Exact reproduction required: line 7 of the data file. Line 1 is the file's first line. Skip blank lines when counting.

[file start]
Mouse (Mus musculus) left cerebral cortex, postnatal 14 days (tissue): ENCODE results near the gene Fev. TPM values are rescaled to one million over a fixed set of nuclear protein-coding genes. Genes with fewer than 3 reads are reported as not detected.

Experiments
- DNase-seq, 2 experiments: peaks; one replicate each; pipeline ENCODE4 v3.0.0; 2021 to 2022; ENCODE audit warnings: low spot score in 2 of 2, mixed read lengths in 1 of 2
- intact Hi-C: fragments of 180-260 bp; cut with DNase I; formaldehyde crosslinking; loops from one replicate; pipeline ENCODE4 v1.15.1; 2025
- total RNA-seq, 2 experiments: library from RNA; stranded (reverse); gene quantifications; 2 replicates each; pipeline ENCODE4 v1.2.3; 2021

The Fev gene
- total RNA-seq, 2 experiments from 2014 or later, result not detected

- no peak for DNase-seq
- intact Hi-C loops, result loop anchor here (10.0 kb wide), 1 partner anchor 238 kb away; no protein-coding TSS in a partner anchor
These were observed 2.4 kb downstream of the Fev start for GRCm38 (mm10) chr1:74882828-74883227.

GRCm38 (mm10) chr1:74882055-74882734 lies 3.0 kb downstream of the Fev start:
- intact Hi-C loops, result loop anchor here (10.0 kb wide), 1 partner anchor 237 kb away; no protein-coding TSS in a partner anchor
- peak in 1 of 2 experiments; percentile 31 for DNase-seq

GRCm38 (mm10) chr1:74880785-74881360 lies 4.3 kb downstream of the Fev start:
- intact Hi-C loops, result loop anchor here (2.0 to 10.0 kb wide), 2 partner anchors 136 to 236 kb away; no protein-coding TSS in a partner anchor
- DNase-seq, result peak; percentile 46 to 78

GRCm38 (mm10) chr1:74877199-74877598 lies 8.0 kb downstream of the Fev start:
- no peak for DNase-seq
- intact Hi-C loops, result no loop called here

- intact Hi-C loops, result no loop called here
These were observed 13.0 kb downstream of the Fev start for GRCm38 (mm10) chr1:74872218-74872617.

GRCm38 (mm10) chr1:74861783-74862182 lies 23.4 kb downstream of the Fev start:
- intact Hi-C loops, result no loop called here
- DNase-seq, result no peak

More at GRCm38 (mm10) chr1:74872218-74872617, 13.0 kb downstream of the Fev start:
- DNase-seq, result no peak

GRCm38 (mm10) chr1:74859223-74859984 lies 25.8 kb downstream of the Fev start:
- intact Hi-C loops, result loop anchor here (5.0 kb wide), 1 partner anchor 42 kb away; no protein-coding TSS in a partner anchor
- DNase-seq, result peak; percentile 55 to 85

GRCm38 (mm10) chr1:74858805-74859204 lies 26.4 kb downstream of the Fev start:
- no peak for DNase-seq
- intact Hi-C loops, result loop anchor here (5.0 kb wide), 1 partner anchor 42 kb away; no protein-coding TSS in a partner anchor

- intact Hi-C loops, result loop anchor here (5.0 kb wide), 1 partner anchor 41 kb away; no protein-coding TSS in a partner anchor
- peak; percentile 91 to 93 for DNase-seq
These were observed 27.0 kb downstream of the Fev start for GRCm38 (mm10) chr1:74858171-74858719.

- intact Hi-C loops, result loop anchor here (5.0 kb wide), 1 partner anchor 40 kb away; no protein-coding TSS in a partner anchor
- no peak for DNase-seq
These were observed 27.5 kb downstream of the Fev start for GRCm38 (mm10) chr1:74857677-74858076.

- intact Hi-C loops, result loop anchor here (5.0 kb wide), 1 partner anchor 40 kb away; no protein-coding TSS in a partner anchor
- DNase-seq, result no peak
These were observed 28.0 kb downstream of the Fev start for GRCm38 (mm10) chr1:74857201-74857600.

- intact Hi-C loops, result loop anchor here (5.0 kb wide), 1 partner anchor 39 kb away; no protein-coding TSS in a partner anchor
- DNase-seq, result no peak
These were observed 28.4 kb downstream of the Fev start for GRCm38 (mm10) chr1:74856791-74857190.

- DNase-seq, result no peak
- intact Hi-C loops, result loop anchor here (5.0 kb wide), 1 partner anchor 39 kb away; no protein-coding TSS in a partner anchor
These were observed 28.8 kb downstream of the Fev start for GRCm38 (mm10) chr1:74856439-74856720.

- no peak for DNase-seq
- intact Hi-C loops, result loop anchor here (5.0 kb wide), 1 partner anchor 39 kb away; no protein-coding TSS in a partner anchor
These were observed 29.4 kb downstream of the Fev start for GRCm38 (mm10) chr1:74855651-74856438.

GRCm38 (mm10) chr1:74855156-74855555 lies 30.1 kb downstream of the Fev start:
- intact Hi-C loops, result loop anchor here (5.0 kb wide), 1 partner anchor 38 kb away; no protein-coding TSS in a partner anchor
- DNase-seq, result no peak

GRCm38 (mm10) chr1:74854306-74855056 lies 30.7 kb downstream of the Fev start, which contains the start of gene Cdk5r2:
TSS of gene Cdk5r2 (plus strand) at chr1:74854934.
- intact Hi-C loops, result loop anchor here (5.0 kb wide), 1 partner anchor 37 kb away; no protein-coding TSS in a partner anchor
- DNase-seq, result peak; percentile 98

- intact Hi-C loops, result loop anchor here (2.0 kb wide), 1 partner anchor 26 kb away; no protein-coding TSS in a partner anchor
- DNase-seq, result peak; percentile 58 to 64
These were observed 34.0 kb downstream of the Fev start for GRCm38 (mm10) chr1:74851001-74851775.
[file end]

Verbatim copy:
- total RNA-seq, 2 experiments from 2014 or later, result not detected